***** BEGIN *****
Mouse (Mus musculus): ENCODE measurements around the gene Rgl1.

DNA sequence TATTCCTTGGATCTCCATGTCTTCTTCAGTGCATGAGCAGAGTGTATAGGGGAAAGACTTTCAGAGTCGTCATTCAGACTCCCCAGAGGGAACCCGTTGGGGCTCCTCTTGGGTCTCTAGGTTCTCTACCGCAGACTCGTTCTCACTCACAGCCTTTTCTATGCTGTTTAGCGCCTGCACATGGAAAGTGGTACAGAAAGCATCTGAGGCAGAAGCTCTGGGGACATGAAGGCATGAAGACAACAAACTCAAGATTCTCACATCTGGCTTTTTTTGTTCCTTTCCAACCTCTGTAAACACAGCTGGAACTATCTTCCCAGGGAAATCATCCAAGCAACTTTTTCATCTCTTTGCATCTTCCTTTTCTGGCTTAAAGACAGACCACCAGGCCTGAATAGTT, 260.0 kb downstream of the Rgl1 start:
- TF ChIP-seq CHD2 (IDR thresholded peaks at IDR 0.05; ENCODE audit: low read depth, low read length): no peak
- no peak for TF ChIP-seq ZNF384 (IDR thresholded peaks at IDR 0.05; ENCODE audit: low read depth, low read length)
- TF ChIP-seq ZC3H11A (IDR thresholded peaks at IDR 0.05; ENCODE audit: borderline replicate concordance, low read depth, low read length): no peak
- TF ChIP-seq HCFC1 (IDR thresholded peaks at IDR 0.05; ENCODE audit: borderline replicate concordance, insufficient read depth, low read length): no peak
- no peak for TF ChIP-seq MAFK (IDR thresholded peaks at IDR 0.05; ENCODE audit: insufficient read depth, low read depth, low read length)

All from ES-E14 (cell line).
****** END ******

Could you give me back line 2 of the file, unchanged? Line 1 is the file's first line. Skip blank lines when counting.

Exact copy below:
DNA sequence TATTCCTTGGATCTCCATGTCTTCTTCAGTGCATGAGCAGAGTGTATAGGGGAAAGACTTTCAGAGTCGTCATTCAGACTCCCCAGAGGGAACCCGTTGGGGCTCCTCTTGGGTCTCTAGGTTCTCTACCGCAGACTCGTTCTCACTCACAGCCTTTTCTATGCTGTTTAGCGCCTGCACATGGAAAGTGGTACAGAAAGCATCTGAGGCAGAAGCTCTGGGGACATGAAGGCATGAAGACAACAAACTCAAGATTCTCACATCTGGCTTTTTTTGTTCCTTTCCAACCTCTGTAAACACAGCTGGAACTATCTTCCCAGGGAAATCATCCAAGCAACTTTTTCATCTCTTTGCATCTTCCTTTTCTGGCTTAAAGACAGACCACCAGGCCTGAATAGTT, 260.0 kb downstream of the Rgl1 start: